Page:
By Susmita Baral
Monitoring wildlife is an arduous task but a new app released from researchers at the University of Surrey plans to make it a fun (and easy) one. The iPad app -- called Wildsense -- uses citizen science to help endangered species in the form of a game.
How does it work? The app contains photos from the web that the game user analyzes for points. The analysis from the player is collected by the researchers and used to study animal behavior.
"People love to share photos online and the information about wildlife through these channels is vast and potentially very useful," said PhD student, Aaron Mason from the University of Surrey, in a news release. "We decided to turn this social data into a game that consolidates information on endangered animals and lets wildlife enthusiasts have a direct impact on welfare in an interactive way."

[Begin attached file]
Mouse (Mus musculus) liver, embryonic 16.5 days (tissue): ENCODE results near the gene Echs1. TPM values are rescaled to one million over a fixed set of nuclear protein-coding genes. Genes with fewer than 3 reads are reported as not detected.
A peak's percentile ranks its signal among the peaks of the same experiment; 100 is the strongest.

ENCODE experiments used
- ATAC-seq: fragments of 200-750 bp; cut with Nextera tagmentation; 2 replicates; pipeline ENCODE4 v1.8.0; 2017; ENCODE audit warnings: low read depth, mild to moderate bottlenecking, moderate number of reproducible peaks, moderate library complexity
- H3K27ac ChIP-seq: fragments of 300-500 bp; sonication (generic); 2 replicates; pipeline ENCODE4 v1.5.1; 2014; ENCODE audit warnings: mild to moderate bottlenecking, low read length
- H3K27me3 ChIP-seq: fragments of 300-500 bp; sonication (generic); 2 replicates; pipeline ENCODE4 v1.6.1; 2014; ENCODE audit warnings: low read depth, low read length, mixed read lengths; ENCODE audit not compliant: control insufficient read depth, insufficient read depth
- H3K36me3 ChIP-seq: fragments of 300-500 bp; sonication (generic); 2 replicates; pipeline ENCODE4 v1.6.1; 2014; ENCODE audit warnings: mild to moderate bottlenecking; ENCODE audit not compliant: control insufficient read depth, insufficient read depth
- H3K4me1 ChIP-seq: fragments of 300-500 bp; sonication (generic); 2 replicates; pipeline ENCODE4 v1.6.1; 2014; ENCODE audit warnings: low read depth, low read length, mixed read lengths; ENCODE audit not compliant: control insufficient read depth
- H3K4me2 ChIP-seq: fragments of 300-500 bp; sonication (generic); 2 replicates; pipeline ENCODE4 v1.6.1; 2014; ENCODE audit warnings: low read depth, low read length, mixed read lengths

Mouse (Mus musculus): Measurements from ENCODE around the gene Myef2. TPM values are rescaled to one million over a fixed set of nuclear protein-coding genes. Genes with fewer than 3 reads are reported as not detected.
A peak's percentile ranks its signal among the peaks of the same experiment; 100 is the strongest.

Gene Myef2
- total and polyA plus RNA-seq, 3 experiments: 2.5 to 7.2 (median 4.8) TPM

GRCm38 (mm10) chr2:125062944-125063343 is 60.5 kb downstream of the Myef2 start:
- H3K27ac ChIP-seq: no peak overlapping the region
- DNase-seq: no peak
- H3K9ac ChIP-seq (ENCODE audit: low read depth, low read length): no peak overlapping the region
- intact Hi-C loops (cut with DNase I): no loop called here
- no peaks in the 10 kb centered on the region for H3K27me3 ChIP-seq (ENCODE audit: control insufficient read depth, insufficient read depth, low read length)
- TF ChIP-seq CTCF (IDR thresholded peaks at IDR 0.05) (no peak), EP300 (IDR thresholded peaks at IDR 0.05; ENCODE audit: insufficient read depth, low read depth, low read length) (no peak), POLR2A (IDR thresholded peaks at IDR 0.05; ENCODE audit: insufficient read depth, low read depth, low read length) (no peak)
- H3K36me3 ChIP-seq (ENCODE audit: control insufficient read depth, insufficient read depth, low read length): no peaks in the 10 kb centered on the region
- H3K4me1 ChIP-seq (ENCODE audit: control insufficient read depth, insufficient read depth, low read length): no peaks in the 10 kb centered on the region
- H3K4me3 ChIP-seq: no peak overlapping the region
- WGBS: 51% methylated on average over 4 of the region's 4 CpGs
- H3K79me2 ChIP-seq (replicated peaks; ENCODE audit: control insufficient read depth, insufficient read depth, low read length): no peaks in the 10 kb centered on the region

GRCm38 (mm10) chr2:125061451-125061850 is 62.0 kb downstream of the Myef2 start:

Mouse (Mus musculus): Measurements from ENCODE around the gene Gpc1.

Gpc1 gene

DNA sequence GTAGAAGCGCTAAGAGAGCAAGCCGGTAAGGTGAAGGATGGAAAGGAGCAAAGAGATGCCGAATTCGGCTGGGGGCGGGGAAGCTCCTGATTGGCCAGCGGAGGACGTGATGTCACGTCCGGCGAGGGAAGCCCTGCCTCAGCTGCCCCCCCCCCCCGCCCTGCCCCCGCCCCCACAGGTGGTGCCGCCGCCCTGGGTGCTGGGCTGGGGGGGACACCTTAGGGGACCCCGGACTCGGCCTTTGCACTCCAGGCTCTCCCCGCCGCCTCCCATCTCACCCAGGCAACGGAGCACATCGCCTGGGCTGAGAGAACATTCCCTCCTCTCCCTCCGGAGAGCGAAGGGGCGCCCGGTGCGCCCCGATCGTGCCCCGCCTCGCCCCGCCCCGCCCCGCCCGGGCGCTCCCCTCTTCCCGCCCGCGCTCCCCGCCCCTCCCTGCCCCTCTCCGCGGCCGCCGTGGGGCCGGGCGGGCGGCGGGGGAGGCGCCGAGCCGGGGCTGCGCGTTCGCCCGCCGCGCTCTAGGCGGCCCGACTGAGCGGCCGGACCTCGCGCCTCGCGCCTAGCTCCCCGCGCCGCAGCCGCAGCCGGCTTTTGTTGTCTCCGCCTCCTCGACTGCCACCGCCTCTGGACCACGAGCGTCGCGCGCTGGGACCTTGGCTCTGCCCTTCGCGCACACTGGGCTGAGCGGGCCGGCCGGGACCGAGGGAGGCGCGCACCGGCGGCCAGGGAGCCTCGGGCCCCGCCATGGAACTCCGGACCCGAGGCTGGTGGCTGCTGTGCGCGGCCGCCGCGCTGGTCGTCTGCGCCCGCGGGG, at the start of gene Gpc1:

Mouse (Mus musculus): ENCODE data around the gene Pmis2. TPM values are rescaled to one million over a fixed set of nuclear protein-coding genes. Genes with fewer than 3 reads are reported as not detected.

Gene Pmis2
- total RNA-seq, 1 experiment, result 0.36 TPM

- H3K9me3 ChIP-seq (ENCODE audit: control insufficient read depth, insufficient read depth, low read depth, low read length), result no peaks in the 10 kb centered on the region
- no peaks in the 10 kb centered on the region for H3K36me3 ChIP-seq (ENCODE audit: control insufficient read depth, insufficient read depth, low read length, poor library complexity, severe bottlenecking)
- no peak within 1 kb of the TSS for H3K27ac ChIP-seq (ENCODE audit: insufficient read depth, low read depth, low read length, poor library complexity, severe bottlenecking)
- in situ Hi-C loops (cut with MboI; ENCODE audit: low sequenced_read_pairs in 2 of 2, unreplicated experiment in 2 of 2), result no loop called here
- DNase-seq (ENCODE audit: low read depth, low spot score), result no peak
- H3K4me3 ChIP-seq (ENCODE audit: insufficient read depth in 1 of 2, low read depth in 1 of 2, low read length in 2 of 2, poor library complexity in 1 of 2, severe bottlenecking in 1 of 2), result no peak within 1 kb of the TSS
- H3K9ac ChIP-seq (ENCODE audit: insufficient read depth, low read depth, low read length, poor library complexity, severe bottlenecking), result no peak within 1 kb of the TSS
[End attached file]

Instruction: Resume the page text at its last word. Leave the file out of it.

The researchers site India's tiger reserve as an example of how their app can be successful. Since thousands of tourists visit the reserves and upload pictures on social media platforms (e.g. Facebook, Instagram), the information from the photographs are a great resource regarding the tigers movements and way of living.
"Our initial focus is wild tigers, which is a challenge as it is difficult to distinguish between photos of actual tigers from the vast number of images online," adds Mason. "If you type the word 'tiger' in a search engine you get inundated with everything from famous golf players to baseball teams and cuddly toys. Our algorithms sort images by relevance using image metadata, which includes location, usernames and tags, successfully separating images of real tigers in the wild from other images online."
"Monitoring top predators such as tigers provides an important indication of habitat quality, as well as gaining insight into these beautiful animals themselves," added Professor Paul Krause from the University of Surrey. "The Wildsense app is an important step forward in our program of developing methods to track wild animals without resorting to intrusive physical tags or collars."